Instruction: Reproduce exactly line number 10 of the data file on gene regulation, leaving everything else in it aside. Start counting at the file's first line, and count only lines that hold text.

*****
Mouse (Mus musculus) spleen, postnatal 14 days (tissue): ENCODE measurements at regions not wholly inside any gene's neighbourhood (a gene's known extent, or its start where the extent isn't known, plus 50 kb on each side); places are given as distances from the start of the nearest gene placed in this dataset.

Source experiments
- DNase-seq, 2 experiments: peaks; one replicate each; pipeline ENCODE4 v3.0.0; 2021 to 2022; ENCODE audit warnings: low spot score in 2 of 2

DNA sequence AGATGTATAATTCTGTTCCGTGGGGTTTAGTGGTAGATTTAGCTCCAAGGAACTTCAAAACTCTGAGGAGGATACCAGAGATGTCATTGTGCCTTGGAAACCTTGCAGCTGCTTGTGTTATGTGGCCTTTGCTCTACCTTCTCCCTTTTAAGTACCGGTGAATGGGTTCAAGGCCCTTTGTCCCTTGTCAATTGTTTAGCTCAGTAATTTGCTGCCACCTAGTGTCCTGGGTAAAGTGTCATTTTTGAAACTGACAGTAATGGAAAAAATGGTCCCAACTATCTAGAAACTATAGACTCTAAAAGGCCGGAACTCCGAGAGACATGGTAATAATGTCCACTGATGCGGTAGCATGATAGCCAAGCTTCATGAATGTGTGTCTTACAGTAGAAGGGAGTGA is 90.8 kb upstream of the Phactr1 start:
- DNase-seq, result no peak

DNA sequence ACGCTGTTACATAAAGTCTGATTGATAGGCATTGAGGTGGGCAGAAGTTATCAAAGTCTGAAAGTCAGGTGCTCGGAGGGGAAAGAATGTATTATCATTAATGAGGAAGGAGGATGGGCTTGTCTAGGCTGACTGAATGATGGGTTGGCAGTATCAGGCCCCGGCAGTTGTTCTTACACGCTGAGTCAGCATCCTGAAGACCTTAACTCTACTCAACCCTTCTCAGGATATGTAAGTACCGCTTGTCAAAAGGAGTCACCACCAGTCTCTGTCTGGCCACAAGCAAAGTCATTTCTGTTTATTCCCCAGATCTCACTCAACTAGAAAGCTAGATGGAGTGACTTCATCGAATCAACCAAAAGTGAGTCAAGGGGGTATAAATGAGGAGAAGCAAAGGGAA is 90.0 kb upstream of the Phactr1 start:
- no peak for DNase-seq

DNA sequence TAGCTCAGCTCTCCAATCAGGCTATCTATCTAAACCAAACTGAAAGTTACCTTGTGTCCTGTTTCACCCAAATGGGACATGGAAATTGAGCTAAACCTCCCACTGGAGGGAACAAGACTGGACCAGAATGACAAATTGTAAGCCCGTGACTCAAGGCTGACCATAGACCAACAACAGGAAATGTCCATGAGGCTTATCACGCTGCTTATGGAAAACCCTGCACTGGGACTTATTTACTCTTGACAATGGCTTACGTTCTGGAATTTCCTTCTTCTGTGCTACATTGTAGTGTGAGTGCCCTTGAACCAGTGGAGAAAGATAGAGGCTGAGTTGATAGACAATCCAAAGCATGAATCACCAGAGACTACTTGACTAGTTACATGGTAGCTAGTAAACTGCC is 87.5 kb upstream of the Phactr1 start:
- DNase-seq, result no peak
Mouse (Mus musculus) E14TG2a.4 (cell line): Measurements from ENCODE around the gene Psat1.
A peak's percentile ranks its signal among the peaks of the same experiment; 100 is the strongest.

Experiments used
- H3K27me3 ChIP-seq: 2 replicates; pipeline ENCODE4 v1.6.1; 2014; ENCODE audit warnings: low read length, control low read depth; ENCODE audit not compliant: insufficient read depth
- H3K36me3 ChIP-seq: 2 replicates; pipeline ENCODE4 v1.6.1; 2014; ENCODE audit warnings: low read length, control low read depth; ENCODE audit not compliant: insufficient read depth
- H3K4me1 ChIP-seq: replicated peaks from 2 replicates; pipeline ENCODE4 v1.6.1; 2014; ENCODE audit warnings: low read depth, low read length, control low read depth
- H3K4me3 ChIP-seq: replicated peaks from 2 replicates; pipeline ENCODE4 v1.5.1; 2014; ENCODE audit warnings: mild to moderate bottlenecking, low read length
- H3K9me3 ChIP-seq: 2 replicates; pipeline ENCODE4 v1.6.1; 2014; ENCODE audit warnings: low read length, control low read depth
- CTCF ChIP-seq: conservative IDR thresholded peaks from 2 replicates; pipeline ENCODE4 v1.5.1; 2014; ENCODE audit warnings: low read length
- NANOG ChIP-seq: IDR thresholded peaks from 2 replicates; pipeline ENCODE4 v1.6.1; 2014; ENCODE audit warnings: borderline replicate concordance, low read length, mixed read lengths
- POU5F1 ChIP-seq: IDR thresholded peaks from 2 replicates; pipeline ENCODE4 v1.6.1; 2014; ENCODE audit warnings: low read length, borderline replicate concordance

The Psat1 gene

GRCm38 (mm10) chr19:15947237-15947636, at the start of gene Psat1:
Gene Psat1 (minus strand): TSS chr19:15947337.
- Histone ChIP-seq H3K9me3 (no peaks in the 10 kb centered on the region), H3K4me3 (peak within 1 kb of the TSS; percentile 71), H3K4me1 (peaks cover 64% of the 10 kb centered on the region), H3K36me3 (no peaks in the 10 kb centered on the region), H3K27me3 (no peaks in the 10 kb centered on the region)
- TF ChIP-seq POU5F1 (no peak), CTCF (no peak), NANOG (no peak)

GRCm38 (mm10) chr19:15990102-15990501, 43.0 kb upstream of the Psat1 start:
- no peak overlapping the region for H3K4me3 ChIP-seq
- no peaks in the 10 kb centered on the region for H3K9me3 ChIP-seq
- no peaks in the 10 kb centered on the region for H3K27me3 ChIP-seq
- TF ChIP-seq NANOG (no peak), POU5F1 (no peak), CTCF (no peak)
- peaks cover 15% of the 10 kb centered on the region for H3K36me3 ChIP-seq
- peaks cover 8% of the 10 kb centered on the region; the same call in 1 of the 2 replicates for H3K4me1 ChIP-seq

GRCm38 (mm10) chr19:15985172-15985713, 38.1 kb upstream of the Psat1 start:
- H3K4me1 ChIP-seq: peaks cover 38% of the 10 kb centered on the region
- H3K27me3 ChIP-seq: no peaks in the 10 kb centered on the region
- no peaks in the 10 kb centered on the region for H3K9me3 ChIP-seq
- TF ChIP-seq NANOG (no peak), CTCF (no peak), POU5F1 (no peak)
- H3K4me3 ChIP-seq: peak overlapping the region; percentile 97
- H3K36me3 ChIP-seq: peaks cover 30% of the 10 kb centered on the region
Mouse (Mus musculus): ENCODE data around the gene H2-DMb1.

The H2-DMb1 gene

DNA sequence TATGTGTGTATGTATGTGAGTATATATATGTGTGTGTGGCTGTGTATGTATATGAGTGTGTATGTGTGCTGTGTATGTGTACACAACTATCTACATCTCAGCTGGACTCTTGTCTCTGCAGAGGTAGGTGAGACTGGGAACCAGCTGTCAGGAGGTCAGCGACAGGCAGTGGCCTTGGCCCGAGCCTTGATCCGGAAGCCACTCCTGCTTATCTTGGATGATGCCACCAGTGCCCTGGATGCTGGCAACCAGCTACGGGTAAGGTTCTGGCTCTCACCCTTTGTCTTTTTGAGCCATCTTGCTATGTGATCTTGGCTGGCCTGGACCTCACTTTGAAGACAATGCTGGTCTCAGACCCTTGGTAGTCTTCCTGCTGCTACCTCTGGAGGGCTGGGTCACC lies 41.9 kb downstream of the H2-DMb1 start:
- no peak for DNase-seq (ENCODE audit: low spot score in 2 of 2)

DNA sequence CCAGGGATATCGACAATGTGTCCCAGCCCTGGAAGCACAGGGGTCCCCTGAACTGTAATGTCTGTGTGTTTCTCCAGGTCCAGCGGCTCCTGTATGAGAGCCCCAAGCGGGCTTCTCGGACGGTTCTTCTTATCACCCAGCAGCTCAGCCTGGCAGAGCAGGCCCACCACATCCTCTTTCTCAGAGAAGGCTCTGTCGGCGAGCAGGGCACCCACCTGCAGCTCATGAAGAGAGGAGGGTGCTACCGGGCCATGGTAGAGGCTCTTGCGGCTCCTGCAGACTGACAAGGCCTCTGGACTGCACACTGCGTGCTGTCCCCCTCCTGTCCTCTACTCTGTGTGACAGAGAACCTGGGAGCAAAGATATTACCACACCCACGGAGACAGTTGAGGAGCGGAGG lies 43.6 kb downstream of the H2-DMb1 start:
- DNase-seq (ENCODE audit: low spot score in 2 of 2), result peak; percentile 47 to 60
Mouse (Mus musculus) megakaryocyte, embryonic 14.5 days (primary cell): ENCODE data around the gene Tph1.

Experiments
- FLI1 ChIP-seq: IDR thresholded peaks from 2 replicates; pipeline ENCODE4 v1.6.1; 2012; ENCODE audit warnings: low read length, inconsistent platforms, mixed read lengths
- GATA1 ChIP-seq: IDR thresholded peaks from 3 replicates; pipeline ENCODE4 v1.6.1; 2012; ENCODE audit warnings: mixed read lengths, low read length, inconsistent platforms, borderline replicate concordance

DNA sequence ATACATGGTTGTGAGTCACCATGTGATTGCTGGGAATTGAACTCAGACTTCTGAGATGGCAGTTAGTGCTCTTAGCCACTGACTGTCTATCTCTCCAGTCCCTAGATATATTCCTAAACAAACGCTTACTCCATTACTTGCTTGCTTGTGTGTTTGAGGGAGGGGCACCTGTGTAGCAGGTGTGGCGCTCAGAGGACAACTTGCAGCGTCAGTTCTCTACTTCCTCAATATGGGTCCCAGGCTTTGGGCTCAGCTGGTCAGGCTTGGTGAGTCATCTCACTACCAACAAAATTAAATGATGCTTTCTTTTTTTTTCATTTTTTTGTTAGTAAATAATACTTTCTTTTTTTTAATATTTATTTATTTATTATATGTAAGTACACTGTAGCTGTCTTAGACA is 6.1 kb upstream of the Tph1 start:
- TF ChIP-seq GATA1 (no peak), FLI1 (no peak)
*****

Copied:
Mouse (Mus musculus) E14TG2a.4 (cell line): Measurements from ENCODE around the gene Psat1.